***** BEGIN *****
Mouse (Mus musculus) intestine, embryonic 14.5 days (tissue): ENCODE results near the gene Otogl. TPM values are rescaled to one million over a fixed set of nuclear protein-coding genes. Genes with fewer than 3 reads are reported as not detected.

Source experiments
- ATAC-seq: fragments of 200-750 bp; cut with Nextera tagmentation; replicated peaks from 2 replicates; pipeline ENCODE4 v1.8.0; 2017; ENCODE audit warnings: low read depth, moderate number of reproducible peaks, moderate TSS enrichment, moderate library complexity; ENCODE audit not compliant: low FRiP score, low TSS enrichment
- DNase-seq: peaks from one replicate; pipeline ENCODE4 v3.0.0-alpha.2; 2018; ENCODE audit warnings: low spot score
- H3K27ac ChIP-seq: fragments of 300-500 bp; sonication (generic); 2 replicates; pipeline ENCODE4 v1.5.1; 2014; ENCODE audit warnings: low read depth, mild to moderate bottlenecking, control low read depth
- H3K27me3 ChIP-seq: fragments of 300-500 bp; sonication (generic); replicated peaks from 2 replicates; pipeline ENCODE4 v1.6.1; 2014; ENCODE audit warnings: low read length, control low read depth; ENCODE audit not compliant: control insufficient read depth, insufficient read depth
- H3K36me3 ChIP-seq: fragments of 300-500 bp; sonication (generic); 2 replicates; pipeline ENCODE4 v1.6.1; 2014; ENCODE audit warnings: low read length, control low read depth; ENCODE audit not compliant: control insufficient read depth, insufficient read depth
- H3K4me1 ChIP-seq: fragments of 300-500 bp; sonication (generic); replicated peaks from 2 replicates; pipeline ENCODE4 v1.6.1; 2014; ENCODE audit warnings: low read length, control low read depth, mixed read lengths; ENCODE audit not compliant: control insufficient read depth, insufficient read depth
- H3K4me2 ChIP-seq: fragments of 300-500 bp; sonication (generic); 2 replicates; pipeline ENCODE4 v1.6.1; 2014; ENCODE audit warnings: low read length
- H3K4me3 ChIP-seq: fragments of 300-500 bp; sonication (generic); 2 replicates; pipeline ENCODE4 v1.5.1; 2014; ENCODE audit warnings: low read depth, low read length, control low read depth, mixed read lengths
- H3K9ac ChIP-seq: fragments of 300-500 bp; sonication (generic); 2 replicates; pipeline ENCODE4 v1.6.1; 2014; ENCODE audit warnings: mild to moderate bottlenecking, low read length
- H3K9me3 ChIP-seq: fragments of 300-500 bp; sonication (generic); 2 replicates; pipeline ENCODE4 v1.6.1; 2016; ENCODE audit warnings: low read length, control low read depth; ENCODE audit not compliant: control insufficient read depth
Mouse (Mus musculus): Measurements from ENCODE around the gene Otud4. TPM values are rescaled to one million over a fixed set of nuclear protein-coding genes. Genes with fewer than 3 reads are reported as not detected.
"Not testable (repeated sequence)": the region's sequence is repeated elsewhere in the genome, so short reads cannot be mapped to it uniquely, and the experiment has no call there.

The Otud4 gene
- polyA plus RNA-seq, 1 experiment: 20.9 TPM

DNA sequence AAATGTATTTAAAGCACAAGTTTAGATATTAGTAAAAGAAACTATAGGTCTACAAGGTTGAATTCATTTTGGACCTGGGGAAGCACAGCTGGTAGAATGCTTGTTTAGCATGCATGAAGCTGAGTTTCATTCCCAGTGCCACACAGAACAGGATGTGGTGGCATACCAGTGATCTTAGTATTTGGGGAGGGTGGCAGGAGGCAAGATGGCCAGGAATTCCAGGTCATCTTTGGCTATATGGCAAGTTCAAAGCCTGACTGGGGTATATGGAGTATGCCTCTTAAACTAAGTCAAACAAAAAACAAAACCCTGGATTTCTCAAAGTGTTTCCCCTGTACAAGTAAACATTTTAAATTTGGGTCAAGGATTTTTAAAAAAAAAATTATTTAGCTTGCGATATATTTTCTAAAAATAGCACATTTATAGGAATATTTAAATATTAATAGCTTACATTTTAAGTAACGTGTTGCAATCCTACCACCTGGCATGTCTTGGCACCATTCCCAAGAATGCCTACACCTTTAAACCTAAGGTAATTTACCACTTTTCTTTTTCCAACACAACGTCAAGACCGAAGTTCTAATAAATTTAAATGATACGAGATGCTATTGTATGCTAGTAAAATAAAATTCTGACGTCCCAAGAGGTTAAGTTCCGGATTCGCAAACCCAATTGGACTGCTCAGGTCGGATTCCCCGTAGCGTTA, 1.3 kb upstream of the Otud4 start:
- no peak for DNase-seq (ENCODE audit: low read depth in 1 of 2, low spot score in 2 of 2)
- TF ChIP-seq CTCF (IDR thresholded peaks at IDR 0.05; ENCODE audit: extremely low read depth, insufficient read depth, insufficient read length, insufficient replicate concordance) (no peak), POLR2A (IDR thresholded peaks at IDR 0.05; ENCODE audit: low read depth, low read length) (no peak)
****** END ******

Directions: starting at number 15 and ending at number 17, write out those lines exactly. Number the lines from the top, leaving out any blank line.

The Otud4 gene
- polyA plus RNA-seq, 1 experiment: 20.9 TPM

DNA sequence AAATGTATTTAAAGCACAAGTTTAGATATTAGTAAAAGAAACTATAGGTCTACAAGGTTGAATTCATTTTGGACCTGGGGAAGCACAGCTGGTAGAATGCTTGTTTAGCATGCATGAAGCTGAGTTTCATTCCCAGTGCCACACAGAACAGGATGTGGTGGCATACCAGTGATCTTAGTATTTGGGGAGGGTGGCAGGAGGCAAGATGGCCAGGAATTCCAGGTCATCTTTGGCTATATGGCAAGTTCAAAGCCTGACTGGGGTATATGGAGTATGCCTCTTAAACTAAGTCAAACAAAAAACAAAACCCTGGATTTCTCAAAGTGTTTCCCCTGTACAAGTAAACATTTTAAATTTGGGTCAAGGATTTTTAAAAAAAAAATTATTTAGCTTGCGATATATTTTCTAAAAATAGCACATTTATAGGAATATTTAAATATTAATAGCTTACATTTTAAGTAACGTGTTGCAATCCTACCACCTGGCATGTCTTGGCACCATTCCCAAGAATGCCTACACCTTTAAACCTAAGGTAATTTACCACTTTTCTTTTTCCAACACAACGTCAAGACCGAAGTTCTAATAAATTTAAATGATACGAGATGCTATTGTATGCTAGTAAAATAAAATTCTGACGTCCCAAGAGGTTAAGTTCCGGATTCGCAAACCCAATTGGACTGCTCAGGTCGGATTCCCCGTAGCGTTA, 1.3 kb upstream of the Otud4 start: